The members of The Get Right Band have played with many of the East Coast’s greatest acts, including Laura Reed and Deep Pocket, Woody Wood, Josh Phillips, The Artimus Pyle Band, Scrappy Hamilton (now Truth & Salvage Company), Afromotive, and Royal Trux (Virgin Records), and have shared the stage with national acts such as Galactic, Victor Wooten Band, Mike Dillon Band, Jeff Sipe Trio, Yo Mama’s Big Fat Booty Band, Jeff Coffin’s Mutet, Larry Keel, and Bobby Lee Rodgers.
Rebellious, raucous, energetic, and riddled with fiddle, banjo, guitar, and big ol’ harmonies, nothing will blow up your kilt like a run-in with the Tan and Sober Gentlemen. Hailing from central North Carolina, this acoustic six-piece serves up Celtic and American roots music with a punk edge and infectious enthusiasm.
Known not only for top-notch musicianship, the boys have also been known to deliver bold banter, and pleasing on-stage shenanigans ranging from the new “planking on a standup bass” to the old classic “falling into a whiskey barrel mid fiddle solo.
Most bands don’t make it to their second month much less deep into their second decade. Celebrating 15 years together in 2015, Wrinkle Neck Mules aren’t slowing down despite being a study in fits and starts, dichotomy and contrast. They have amassed a long list of bizarre accomplishments that hardly seem capable of attribution to the same band. They’ve been ridiculed by Don Imus on live TV, featured in a mainstream television commercial, and have recorded with Bonnie ‘Prince’ Billy. Reviewers called them both “ascendant and essential” and “under the radar.”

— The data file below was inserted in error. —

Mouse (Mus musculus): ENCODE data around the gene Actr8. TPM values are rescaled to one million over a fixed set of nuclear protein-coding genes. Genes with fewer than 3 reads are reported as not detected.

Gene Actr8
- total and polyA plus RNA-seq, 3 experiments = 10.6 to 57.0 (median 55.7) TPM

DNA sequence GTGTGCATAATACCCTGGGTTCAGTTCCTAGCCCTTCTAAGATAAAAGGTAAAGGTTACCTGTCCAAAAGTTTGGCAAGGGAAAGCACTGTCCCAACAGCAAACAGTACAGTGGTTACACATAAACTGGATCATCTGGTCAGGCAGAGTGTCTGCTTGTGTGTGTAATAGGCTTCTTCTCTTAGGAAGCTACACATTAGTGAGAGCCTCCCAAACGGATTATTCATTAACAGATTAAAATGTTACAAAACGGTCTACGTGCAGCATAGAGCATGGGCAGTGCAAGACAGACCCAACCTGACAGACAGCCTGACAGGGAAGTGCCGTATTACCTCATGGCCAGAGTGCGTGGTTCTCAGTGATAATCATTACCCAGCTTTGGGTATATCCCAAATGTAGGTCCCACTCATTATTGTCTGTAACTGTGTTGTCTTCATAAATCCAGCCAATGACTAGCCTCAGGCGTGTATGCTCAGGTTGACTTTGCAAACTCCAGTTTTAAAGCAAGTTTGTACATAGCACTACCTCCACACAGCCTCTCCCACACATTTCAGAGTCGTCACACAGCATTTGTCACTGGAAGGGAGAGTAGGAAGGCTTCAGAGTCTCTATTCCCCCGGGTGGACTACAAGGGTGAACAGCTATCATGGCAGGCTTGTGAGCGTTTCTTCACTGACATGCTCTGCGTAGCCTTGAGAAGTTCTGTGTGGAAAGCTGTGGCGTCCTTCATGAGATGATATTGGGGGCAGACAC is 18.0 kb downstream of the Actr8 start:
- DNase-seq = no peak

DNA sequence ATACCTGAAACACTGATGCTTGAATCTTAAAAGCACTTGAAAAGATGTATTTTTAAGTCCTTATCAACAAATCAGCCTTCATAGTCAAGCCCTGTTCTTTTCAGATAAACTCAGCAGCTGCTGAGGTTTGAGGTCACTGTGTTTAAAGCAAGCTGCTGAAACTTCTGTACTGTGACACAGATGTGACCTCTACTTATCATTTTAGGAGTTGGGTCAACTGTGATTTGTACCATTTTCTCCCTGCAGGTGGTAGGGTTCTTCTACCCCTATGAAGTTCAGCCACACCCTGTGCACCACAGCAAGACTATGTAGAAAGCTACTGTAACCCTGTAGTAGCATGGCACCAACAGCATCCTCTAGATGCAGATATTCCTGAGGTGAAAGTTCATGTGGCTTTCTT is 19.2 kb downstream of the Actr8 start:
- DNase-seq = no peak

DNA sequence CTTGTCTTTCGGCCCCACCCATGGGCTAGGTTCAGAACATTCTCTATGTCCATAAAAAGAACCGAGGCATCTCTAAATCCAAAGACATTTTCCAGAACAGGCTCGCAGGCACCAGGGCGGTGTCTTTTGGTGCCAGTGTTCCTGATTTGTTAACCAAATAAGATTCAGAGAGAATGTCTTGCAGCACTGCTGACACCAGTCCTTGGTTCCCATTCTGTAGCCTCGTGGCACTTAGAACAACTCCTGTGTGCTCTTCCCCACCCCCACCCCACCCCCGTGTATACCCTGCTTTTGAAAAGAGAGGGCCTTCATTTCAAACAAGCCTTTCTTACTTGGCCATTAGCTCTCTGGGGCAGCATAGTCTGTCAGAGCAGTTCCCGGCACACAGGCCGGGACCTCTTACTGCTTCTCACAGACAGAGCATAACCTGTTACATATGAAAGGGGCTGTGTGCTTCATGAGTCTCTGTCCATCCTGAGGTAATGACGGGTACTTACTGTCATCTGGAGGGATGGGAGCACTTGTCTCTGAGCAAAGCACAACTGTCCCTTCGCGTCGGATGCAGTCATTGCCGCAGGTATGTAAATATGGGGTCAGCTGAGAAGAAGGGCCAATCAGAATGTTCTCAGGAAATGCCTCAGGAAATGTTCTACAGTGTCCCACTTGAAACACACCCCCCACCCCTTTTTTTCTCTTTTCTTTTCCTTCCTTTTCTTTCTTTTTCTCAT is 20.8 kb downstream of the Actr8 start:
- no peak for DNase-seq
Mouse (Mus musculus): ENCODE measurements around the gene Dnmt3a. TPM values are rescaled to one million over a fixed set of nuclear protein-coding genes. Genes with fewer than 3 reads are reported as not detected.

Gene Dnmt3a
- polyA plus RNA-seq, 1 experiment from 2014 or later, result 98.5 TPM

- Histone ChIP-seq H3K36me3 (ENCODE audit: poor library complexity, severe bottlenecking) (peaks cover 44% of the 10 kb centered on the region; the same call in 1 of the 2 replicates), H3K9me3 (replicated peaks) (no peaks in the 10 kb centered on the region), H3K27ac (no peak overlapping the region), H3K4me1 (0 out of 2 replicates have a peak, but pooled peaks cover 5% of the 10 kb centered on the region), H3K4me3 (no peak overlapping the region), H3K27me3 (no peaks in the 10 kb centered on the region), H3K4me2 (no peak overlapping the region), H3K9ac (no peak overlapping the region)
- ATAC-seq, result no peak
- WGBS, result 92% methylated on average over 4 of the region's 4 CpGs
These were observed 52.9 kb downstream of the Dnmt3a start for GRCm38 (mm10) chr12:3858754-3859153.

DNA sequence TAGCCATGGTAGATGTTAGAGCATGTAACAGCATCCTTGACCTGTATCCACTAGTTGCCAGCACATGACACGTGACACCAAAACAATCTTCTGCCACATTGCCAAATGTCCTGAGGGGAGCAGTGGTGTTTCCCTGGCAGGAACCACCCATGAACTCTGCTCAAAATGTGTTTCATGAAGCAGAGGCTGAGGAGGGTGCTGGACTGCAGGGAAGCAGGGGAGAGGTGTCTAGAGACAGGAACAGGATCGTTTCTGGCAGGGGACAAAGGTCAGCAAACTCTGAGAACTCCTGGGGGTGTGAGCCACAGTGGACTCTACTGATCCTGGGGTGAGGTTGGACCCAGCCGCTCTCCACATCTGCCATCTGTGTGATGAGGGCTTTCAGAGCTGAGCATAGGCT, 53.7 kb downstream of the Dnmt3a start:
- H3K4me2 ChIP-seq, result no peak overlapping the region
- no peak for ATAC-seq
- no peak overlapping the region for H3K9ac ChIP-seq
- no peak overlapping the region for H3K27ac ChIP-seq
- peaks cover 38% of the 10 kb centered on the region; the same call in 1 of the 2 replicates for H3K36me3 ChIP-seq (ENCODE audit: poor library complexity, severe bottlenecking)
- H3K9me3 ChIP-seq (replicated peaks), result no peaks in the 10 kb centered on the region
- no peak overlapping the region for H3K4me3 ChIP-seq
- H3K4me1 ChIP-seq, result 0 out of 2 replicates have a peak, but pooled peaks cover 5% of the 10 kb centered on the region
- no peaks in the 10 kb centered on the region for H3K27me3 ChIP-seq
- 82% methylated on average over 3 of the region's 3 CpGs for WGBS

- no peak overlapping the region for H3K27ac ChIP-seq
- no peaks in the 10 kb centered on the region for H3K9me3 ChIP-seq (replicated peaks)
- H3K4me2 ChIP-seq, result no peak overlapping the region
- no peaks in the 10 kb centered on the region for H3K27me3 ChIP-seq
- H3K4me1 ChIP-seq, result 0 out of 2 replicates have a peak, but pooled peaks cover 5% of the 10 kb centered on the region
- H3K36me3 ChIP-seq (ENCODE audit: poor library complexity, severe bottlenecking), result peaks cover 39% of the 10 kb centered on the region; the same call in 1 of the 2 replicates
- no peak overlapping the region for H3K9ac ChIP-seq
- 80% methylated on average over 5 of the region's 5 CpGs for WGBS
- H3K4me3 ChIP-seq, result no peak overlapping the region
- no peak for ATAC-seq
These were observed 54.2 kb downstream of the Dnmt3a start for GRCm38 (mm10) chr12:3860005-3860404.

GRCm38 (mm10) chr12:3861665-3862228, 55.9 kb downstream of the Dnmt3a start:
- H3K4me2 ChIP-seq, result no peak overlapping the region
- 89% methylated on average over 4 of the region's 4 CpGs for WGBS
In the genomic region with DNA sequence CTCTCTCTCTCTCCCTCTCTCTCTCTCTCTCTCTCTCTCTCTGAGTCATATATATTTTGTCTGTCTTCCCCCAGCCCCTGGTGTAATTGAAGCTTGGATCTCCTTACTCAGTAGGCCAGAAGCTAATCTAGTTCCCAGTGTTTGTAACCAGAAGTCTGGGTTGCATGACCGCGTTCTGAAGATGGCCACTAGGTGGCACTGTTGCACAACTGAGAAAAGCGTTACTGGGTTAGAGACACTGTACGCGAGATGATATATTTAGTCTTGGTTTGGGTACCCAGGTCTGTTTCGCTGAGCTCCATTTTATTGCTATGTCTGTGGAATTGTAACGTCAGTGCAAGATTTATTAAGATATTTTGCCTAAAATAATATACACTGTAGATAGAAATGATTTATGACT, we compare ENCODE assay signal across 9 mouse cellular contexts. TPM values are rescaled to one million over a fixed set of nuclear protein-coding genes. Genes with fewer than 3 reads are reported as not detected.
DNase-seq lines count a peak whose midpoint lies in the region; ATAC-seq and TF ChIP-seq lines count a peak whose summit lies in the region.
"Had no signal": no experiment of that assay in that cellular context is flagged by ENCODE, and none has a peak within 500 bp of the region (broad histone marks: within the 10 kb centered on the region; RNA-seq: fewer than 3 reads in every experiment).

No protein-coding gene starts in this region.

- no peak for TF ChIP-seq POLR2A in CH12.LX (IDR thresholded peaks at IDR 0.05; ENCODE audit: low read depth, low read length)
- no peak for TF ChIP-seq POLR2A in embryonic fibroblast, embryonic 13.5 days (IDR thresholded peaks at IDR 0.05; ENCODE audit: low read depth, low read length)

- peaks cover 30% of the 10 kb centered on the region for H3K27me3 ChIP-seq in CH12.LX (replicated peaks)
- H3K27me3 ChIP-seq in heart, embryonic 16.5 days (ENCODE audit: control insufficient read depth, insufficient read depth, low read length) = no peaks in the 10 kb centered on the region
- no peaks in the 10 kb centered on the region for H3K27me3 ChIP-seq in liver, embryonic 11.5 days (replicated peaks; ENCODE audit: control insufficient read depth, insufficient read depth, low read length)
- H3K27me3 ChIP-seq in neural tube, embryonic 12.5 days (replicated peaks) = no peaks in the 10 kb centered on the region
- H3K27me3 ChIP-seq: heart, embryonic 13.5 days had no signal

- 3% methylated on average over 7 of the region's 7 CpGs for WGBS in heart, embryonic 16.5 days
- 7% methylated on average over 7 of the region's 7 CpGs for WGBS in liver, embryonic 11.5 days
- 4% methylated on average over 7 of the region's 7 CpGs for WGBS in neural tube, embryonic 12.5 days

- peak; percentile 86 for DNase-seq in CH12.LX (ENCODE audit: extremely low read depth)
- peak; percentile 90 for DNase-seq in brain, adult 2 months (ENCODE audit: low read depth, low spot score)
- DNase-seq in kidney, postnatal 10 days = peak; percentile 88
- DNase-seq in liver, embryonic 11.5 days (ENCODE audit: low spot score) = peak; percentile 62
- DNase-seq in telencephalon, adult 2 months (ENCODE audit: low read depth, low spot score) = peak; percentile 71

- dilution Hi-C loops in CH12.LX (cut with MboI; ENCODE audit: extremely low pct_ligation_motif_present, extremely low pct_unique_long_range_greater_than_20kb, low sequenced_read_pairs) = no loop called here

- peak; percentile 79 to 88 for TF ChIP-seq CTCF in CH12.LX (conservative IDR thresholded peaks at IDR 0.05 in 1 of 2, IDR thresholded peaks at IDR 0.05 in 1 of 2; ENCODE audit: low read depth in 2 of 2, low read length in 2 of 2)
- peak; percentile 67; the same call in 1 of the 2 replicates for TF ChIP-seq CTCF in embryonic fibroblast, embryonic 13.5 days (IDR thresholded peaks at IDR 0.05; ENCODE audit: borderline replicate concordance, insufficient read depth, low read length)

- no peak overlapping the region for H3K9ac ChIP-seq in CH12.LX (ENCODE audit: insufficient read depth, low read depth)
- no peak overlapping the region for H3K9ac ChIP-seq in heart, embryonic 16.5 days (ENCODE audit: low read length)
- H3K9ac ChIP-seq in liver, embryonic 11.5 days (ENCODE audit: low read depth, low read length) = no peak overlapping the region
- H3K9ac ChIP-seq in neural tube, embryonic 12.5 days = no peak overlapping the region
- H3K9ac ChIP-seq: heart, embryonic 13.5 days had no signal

Essentially every term available in the Americana lexicon has been used to describe Wrinkle Neck Mules’ music: indie rock, Southern rock, roots rock, newgrass, bluegrass, country, alt-country, alt-Americana, and even something called “heavy folk metal.” They’ve earned all of these genre bending descriptions because they often flank their rock framework with country instrumentation and bluegrass-style singing. To further complicate matters, the band splits songwriting and lead vocal duties between Andy Stepanian and Chase Heard, resulting in tunes ranging from rustic and old-time to anthemic rock.
The band will release its 6th studio album, I Never Thought It Would Go This Far, on February 17, 2015. On the thirteen tracks, the band does not abandon its heritage but more often steers into lush and epic, often mellow, sonic territory rather than the more back porch stomping grounds of the past. The album was recorded live to analog tape in Barboursville, Virginia over eight days in May, 2014 with the help of engineer and co-producer Rob Evans (Dave Matthews Band, Old Calf).
All Day The Low Counts
Look Homeward is a North Carolina folk/string/roots-pop band of brackish brethren. Friends and countrymen Lee Anderson (guitar, vocals), Alex Bingham (upright bass), Evan Ringel (trombone, fiddle) and Wilson Greene IV (banjo) are working hard to join the rich tradition of beautiful, inspiring, honest music that has been mysteriously growing out of the Carolina soil since God knows when- and having a ton of fun doing it. Pairing instrumentation and harmony typically associated with the state’s mountain region, with their own deep love for the coastal waters, Look Homeward brings together East and West in a celebration of what makes North Carolina truly great, singing songs about longing, love, God, mystery, death, and the American South. We hope they help keep your feet moving along the journey. Inspired by artists like Bob Dylan, The Avett Brothers, and Bruce Springsteen, Lee Anderson began Look Homeward (named after the book by fellow UNC alum Thomas Wolfe) with his brother Will Anderson. Although Will has since stepped away from the band for full time medical schooling, the sense of brotherhood that forged Look Homeward will always remain one of the band’s distinctive features.
Look Homeward’s debut album, ‘The Hunger and the Ghost’ EP was release October 2013 and is available on iTunes, Spotify, and Noisetrade.